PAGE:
A few weeks ago, I heard Eileen Setti speak on the topic of capacity building. I was struck by her emphasis on information, and began to wonder about what information we are bringing into museums, and who has access to that information. I asked to interview her in order to pursue this line of thought.
Eileen Setti recently defended her doctoral dissertation on information absorption and nonprofit capacity building at Northern Illinois University. She is a partner in the consulting firm Ruby & Associates which specializes in nonprofit organizations. In July, Eileen will become the Director of Community Education at Methodist College in Peoria, Illinois.
What is “capacity-building”?
There are dozens of definitions for capacity building in academic research. I like using a very general definition: Capacity building is any sort of activity or effort that an organization intentionally adopts, with the desire to improve delivery of their mission. So, for example, a Board training, a staff member going to a conference, or converting to a computerized finance system are all examples of capacity building.
What is the relationship between information and capacity-building?
In order to build an organization’s capacity you have to first acquire new information, then figure out how it will be useful, and finally, change how the organization functions. If the information becomes part of the fabric of your organization, then capacity building is achieved. Essentially, new information is needed in order to build capacity of an organization. If we think about the example of adopting a new financial accounting system, you can see how selecting “the best” system for an organization involves acquiring new knowledge about the types of software available. Assimilating that information occurs when the most appropriate option for the organization is selected. Then staff has to be trained on how to use the software and the finances have to be entered and reports generated—which is how the new knowledge is exploited.
“Absorptive capacity” – or an organization’s ability to use new information – is a construct developed in for-profit innovation literature. This literature establishes that organizations need a great deal of new information in order to just maintain their competitive edge. In order to be a leader in their industry, and to be innovative, they need to really focus on acquiring new information and bringing it into an organization at a fast rate.
Acquiring new information is the easiest part of this process. The most difficult aspect of information absorption is assimilation and transformation.
Assimilation requires you to sit down and think, “Is this relevant to my organization?” That can’t happen in a vacuum. It needs to be shared with staff or possibly with a Board. Information assimilation is like “chewing” on information to determine how it is relevant. For example, a staff member may attend a conference and learn about how a museum can facilitate pop-up or off-site programs around the city. However, for a very small museum with only one or two full-time staff members, this information is likely not relevant because the museum does not have the staff power to support off-site programs. Therefore, the information is not assimilated.
However, if the new information is relevant, the organization needs to determine how it can actually be used in the organization. This is knowledge transformation. How are we going to change our behavior? How can we create new materials or tools to make this work in our organization? In the case of off-site programs, a larger museum would consider how they could utilize staff and volunteers to leverage off-site programming. It’s not enough to just acquire new information. The organization must also assimilate and transform information in order to build their capacity.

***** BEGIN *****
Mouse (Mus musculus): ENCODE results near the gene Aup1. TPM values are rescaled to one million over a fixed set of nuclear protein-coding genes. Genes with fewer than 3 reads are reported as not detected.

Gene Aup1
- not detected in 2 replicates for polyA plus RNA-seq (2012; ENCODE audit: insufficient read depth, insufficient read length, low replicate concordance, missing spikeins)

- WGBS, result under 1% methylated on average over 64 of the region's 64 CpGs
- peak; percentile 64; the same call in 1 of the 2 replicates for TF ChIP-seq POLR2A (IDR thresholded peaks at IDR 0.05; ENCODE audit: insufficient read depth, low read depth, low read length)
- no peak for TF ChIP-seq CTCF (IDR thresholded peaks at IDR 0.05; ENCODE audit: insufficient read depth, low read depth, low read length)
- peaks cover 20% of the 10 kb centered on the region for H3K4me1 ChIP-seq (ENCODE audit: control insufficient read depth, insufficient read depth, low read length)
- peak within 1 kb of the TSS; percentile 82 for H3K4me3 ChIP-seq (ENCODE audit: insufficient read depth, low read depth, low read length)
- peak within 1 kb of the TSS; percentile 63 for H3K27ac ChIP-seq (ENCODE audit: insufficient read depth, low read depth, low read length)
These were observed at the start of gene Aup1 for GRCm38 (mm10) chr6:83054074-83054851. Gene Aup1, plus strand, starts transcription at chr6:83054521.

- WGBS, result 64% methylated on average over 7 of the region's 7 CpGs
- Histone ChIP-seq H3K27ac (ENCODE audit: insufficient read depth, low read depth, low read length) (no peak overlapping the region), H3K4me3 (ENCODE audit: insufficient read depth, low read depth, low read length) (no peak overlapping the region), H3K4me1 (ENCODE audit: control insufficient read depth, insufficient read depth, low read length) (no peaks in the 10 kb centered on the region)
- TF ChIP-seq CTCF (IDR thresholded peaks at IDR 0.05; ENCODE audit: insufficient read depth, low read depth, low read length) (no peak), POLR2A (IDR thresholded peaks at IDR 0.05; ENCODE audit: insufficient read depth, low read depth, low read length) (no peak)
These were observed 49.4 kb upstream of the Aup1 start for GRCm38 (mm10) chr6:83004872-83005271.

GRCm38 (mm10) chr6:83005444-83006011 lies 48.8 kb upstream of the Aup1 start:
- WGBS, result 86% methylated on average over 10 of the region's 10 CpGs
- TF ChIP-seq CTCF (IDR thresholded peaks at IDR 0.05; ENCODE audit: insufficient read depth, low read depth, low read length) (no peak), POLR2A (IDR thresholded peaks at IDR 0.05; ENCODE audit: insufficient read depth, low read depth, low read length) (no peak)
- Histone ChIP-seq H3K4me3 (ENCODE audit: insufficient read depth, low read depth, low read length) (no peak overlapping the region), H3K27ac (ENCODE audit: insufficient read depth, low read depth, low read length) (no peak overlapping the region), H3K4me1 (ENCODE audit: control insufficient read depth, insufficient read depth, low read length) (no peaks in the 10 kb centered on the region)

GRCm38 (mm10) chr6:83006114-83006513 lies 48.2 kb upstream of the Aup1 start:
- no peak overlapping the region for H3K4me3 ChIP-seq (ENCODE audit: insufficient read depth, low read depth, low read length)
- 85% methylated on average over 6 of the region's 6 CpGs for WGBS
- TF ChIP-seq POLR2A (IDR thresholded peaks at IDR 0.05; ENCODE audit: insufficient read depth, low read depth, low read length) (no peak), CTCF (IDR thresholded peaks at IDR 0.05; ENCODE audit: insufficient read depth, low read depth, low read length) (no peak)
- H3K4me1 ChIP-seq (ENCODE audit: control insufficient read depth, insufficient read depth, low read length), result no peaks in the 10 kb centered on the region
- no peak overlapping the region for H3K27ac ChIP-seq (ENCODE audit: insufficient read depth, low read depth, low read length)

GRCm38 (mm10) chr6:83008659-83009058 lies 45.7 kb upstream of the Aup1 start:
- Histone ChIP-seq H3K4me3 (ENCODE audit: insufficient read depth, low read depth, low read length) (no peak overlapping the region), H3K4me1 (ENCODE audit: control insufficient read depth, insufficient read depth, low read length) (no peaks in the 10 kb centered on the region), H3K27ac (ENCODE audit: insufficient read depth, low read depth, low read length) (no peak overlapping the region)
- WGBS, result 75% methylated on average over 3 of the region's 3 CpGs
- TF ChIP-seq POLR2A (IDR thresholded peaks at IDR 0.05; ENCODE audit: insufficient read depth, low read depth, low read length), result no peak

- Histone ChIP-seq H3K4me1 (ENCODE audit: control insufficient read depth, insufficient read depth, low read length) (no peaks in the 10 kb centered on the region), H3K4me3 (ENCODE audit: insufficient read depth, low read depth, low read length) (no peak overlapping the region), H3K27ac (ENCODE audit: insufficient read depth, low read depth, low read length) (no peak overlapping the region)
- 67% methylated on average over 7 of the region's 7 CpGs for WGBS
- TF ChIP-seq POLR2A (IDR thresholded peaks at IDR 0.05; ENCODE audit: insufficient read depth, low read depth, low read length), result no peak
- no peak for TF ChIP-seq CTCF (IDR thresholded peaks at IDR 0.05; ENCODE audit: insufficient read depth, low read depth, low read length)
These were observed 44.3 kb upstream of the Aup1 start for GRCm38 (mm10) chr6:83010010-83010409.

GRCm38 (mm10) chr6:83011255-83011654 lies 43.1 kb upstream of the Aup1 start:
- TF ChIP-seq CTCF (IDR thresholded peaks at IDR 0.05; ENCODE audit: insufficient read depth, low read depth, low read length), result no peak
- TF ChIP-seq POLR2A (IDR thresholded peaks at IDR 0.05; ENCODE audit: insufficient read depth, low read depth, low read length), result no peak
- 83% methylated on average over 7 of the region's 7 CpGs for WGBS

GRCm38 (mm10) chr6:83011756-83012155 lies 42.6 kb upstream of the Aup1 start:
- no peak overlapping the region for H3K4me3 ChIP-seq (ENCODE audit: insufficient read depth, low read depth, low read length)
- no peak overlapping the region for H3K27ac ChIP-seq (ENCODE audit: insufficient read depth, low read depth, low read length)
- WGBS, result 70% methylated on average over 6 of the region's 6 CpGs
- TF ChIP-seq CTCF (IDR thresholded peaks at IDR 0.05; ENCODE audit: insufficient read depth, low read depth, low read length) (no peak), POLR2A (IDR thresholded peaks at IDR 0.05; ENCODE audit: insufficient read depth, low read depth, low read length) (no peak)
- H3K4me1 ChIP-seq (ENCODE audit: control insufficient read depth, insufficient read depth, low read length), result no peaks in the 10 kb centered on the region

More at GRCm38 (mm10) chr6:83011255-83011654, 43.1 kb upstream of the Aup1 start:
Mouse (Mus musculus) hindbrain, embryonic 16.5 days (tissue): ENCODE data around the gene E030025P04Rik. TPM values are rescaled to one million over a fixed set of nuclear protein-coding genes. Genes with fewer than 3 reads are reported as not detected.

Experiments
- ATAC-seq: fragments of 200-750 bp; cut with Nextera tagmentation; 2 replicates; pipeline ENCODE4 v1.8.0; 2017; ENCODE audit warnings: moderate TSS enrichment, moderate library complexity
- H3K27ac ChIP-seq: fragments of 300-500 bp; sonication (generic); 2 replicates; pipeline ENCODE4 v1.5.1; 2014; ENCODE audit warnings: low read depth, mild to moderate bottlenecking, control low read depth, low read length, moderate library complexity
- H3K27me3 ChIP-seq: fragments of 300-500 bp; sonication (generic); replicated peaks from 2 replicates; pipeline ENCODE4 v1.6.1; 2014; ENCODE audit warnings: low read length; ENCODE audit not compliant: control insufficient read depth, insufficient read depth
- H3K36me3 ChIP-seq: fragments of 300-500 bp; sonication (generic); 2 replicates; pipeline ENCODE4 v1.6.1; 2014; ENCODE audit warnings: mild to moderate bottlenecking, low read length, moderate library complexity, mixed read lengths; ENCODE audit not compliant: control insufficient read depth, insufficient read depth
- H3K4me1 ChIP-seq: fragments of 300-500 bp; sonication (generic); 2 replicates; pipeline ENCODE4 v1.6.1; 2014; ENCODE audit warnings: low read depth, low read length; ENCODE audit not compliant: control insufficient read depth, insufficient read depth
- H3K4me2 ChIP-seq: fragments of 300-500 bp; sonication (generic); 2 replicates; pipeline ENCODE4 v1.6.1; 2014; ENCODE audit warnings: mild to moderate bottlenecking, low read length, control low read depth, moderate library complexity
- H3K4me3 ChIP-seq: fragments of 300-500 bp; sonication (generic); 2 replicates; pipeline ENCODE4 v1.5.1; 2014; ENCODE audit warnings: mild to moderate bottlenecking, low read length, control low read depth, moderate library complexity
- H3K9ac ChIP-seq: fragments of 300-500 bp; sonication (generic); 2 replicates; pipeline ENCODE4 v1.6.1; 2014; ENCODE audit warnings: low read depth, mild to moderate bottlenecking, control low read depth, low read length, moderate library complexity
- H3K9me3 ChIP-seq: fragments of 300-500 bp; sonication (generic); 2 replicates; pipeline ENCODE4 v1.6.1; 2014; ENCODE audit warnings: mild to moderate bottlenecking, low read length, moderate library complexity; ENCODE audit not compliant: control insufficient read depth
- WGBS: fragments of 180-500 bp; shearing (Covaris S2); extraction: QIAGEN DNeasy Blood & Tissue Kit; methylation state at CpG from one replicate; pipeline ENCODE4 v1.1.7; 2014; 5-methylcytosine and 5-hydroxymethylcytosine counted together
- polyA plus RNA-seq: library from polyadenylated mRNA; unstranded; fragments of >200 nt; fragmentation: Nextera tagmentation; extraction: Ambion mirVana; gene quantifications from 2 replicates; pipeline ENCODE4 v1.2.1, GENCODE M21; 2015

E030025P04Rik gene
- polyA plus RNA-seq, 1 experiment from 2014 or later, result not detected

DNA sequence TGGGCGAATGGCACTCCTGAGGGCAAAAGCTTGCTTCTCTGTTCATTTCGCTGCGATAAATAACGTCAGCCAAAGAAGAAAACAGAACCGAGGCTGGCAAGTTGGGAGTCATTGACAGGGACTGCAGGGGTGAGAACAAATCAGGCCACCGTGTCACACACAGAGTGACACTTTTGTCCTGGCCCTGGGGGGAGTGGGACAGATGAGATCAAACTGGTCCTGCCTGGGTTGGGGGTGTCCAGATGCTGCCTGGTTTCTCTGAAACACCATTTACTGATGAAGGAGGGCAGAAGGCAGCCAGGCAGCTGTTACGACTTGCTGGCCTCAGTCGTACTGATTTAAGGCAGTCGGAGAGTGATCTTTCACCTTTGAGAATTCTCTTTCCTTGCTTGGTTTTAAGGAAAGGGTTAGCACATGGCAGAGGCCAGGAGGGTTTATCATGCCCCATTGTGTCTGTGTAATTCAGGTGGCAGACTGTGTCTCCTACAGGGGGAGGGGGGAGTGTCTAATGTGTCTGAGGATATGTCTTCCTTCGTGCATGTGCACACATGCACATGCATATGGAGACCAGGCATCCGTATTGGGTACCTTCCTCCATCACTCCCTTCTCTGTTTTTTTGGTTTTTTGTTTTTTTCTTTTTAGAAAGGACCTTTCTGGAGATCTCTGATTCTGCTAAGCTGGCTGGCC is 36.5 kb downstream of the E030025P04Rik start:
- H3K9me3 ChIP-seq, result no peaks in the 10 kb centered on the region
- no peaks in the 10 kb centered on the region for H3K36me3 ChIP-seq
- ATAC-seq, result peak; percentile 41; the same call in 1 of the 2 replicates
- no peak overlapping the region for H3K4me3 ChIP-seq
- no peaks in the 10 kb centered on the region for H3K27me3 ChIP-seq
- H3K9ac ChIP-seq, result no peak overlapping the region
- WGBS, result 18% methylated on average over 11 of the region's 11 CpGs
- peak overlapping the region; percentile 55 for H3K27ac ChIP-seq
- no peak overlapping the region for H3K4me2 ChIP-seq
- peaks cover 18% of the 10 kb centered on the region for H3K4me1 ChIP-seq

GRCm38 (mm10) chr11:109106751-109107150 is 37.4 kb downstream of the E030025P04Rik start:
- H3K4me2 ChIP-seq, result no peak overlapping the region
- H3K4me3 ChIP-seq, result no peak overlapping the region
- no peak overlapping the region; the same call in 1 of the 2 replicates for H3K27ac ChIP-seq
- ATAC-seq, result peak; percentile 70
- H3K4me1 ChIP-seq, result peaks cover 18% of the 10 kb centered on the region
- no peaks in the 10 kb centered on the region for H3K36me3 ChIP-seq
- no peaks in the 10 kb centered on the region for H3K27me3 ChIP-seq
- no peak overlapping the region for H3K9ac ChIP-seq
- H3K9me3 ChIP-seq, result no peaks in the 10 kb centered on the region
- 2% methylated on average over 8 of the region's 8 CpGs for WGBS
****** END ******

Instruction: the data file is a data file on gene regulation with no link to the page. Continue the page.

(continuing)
Let’s start with acquiring information. Who needs access to new information?
New information needs to be acquired at all levels – every staff person, volunteer, and Board member is an agent of the organization. A person working on the front line has a different experience of the organization than the Executive Director. The kind of information that they might capture is totally different than the information the bookkeeper would capture. Those differences are critical to the overall health of the organization.
Executive Directors and Board Chairs set the pace for acquiring, assimilating, and transforming new information. It is important that the Board be committed to staff development, saying “we value you going to this conference, taking this class, getting your degree.” In my research, organizations where the Board and the Executive Director send this message saw the benefit of everyone bringing information in.
Often in a museum there is a limited budget for professional development, mostly allocated to full-time staff. How important is it that a museum include part-time staff in this process of accessing new information?
Everyone needs to be contributing to all aspects of information absorption—part-time, full-time, front desk, board members, maintenance—everyone. I think part of the equation is first understanding the skills that individual staff members possess. Where are their gaps? Where are their strengths?
The first step in information absorption on the road to capacity building is just setting the time aside to have conversations about your work, and including part-time staff in decision making. If part-time staff or volunteers feel like they are valued and part of the decision-making process then they will naturally acquire new information. Information acquisition happens during work hours and outside of work hours in formal and informal settings. I think about the hundreds of conversations I’ve had in my career about my job with friends – the conversations naturally flow to information people give me that might help me in the future. “I’m having this trouble at work” or “Can you recommend a good consultant?” or “Do you have this particular policy that I could use as a guideline.” Part-time staff can be part of that type of information building as well, which is outside the bounds of a conference or a specific training session but can still be impactful to the organization.
The longer I am in my field, the less conference presentations seem useful – they often share already-familiar information and ideas. What makes a conference presentation useful? How do you identify valuable information?
In my research, I spoke to one Executive Director who took over his organization 25 years ago. At that time, the organization was very small. Today it has a multi-million dollar annual budget, and stretches far beyond its original service area. He said that for the longest time he wouldn’t hire someone unless they could work in one of the organization’s programs. Even a bookkeeper had to be able to hop on the floor and perform direct services to their clients. However, when he started hiring specialists – a trained bookkeeper or an experienced CFO– those specialists really impacted the organization and fueled the organization’s growth. The specialists couldn’t perform direct services, but their expertise radically impacted the capacity of the organization. He said, having specialists at all levels of the organization is what supported its tremendous growth.